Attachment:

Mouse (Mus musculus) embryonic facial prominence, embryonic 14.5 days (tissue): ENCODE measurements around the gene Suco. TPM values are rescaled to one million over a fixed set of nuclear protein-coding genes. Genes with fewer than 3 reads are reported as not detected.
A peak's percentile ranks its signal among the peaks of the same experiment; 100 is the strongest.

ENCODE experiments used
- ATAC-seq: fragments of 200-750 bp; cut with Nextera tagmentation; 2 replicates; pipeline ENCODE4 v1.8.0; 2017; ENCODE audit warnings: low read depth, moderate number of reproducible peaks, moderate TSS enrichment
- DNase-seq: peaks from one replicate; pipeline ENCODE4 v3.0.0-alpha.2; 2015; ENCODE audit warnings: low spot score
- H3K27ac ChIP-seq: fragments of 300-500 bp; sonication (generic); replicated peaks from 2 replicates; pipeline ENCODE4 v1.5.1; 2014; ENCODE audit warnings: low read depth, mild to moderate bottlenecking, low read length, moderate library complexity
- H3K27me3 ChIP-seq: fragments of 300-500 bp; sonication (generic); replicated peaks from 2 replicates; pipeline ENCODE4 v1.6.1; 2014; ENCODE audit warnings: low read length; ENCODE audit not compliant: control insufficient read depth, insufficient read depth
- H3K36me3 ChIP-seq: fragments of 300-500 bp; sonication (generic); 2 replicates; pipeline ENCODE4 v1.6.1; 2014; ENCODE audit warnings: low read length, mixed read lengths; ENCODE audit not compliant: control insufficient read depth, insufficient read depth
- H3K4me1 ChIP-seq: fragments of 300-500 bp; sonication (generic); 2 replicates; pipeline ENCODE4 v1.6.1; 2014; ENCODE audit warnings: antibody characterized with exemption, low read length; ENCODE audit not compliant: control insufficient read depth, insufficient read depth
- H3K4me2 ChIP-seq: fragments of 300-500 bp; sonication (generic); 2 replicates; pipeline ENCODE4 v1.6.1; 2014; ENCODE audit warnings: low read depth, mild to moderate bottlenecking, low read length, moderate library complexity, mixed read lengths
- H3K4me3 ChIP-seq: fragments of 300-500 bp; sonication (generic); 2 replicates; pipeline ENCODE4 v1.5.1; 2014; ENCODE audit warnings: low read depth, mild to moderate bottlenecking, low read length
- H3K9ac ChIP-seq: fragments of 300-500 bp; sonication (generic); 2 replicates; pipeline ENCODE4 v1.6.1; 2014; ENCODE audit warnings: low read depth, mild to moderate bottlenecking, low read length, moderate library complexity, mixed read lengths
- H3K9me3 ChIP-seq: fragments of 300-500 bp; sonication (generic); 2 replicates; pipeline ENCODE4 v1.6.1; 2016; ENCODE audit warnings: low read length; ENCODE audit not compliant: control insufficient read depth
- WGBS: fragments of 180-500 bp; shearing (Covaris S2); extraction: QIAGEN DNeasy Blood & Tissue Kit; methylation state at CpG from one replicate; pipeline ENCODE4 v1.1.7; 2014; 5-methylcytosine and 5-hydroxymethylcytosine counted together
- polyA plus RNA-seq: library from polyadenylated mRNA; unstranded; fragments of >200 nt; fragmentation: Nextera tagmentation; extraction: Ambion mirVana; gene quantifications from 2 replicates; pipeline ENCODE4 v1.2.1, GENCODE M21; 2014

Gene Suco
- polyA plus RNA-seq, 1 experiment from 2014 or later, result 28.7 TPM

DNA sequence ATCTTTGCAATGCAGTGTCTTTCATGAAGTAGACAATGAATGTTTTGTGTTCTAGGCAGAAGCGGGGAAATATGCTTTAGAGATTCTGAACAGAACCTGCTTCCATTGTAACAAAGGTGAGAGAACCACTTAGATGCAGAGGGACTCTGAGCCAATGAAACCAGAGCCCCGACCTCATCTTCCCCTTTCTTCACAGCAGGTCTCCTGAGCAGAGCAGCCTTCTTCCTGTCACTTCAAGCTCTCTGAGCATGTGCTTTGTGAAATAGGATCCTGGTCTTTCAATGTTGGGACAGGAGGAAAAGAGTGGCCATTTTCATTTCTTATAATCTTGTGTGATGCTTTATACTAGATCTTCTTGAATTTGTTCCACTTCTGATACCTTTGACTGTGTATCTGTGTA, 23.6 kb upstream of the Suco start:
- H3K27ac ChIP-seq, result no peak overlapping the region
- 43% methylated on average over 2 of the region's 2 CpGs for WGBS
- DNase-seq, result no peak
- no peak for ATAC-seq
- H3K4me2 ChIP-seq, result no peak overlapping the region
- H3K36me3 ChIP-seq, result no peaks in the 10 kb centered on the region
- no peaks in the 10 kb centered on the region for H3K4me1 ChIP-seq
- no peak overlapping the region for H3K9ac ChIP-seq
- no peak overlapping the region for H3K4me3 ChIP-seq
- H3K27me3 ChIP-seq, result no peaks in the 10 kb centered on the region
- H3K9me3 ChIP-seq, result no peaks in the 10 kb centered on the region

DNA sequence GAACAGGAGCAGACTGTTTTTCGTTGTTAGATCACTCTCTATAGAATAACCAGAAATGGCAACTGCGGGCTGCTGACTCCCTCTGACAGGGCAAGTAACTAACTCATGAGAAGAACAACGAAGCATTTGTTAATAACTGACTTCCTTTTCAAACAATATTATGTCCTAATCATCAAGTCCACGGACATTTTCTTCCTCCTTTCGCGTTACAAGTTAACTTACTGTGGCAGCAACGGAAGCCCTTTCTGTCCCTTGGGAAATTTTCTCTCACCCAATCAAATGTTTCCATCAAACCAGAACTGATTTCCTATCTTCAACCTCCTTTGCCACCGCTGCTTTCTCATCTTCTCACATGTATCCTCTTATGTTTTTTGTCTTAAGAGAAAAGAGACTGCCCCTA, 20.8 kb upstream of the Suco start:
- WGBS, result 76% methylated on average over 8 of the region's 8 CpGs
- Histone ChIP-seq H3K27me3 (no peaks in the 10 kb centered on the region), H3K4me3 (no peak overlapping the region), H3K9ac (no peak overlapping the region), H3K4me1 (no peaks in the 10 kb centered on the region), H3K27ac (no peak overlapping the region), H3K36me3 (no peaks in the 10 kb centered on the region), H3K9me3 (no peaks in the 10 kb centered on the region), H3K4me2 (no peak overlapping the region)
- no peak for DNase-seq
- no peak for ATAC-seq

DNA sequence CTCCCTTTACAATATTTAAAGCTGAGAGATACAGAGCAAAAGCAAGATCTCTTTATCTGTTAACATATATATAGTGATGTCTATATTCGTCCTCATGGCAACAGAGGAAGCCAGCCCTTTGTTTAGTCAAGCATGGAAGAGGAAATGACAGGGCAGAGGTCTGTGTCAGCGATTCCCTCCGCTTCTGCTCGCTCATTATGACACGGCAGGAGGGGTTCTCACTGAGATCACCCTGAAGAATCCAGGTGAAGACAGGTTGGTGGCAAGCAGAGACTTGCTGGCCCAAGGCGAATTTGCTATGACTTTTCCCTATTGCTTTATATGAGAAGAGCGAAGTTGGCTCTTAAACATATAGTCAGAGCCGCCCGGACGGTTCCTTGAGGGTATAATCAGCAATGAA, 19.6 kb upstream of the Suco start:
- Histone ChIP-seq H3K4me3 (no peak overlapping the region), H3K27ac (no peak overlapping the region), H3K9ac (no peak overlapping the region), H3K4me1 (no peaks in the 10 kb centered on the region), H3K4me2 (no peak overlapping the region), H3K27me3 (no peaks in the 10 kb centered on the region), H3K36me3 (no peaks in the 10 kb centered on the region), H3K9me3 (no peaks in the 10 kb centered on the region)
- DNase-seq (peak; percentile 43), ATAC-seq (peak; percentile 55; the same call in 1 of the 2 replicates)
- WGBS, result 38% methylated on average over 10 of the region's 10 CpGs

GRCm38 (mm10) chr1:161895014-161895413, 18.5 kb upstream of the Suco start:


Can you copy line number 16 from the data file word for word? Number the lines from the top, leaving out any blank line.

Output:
Gene Suco